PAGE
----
Do your students struggle with setting up linear programming problems? Do you? Here’s a handy list of steps that will help. Continue Reading

4 Responses to Degrees in a Circle – Why 360?

1. You can share that idea with your students because it is geometrically pretty, and you can choose to like any historical explanation, but keep in mind that the Summarians used sexgesimal notation well before the Babylonians (from whom they obtained it).
More importantly, the Chaldeans routinely made and preserved examples of solar and lunar eclipses dating as early as 652 BC. They also calculated the recurrence of these events in periods, synodic months, with a span of about 29 1/4 days. By the first century BC they had conceived the zodiac recognizing major star patterns that moved in approximately monthly cycles across the heavens. Hence a period of 12 synoptic months.
The base sixty system was coincident with the emergence of the 360 day year, but your suggestion would have more likely led to a zodiac like method of 6 periods, not twelve.

• Bon says:

Wow, Pat. Thanks for the information!

2. The Babylonians knew the length of the year to be 365.25 days so anyone who claims that days-in-a-year had anything to do with it is a moron. They were quite competent at mathematics.

Far more likely is the idea that 360 is a really nice number, a highly composite number.

For people who worked with fractions instead of decimals, and who needed to subdivide a circle into many different sizes of piece (24) with integer sizes, 360 is the best choice.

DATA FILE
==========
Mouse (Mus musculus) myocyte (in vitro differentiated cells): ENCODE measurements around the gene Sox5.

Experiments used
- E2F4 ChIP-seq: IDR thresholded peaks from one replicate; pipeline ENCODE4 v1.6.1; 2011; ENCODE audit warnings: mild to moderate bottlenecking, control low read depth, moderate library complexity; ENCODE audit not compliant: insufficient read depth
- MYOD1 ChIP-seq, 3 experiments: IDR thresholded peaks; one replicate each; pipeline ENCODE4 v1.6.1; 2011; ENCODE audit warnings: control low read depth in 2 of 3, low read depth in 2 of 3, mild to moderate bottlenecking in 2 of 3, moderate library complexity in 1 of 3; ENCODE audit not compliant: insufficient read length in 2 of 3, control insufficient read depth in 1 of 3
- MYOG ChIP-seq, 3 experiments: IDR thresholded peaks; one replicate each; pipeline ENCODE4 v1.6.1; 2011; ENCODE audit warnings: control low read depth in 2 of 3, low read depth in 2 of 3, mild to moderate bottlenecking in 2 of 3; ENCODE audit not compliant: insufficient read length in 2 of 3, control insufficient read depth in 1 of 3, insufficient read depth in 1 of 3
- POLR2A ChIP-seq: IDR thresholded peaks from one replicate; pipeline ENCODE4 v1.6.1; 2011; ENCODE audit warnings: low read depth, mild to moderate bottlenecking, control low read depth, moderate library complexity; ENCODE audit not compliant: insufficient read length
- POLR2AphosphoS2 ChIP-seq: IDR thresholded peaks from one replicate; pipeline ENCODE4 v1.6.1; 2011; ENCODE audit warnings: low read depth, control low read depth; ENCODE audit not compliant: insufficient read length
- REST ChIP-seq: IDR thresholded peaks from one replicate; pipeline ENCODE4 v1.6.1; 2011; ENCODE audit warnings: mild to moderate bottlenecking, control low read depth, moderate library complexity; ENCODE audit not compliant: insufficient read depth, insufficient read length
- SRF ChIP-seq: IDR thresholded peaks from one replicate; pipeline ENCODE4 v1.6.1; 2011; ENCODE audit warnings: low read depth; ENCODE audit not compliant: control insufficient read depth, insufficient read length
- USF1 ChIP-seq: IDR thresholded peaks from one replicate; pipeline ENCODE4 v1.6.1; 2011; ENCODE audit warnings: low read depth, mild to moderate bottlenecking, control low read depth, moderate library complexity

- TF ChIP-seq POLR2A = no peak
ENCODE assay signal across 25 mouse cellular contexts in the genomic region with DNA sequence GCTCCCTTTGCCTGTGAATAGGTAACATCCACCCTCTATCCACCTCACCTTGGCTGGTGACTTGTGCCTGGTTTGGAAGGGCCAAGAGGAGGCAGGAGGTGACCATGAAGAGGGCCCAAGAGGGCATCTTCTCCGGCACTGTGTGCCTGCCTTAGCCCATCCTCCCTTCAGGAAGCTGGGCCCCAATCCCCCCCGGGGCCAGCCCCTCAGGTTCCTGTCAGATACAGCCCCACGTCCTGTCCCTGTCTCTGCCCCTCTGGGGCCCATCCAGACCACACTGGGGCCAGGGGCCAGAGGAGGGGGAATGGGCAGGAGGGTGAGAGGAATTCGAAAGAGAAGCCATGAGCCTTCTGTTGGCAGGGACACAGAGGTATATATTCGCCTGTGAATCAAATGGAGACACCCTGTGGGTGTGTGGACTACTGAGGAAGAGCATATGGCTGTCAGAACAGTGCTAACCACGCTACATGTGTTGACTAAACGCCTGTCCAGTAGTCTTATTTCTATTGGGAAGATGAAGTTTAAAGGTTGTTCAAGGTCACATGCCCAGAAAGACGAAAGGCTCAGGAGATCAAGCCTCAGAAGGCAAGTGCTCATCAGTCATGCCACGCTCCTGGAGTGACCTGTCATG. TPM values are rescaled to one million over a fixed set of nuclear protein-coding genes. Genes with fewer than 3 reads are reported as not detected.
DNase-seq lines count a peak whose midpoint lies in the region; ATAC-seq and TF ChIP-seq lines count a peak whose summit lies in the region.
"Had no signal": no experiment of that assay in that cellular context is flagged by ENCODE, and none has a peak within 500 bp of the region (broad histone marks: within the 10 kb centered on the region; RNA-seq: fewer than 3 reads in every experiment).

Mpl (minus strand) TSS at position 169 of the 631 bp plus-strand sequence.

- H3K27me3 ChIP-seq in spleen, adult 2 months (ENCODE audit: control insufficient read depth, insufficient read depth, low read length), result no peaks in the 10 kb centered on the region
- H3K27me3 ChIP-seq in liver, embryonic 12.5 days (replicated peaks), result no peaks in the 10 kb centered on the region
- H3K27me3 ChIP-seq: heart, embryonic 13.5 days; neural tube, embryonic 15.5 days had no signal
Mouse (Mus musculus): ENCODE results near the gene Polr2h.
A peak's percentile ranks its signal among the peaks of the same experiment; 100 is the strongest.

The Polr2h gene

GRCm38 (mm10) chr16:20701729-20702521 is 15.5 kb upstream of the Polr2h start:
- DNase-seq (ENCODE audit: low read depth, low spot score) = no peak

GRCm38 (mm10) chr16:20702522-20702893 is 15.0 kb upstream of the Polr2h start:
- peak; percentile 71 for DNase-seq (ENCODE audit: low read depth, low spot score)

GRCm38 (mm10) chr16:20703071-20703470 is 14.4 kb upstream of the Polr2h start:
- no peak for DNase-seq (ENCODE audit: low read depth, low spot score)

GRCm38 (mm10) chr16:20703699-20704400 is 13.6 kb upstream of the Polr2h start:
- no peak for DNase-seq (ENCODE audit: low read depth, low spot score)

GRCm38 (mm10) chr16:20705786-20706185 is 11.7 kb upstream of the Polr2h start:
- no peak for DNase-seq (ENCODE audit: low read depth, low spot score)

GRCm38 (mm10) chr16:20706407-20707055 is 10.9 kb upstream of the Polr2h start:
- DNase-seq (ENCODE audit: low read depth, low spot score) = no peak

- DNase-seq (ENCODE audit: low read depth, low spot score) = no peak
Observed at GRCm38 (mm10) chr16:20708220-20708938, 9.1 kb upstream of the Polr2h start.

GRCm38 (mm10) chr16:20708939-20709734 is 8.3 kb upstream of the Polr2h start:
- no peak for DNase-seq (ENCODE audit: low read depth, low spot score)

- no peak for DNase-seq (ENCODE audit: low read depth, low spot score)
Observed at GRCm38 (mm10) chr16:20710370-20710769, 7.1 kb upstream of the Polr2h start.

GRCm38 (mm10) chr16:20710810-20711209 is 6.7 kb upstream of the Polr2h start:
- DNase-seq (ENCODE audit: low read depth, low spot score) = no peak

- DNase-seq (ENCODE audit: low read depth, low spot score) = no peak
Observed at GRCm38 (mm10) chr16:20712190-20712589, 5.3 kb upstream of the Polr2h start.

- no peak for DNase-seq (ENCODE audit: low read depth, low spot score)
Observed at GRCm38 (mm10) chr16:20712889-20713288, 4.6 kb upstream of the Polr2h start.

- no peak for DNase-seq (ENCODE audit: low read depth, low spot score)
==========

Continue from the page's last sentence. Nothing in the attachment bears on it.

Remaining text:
• Bon says:

I’m not sure if they should be called morons…

But since you are the Curmudgeon, we’ll run with it. 😉

Thanks for stopping by!

A palindrome birthday is an age that reads the same forward as backwards. But you can also celebrate pseudo-palindromes too – like 35.3 and 54.5. Continue Reading

One Response to When’s Your Next Palindrome Birthday?

1. This is an interesting exercise, and definitely a challenge if you try to calculate dates by hand! Good work on creating the spreadsheet! You can also calculate palindrome dates by actual dates as day/month/year… such as 4/27/24, or 12/25/21. You don’t require any calculations, other than a simple examination of your date before completing the year. I just noticed by looking at this that I missed (ok, failed to appreciate!) my palindrome birthday this year on 3/17/13!!

The Number Rings App for iPhone and iPad is simple – but its power to teach number sense is amazing. Continue Reading

1. I think it’s awesome that you took a potentially great tool and harnessed its power better than the developer was able to. Kudos!

• Bon says:

Thanks, Cindy. I was surprised to see they had materials – it took me a while to get around to reviewing it. I was hoping for more – but that’s okay. You can’t be great at everything. They made a great app, I’ll just fill in some gaps.

3 Responses to Fibonacci Birthday Party!

1. Christina says:

so I can’t tell if this is an old post or recent post…but thought I’d comment anyway and say how cool this is! I have one who will be three not too long from now, I have not even started thinking about the birthday theme, but I love this one. hmmm…anyway, also following on pinterest.

• Bon says: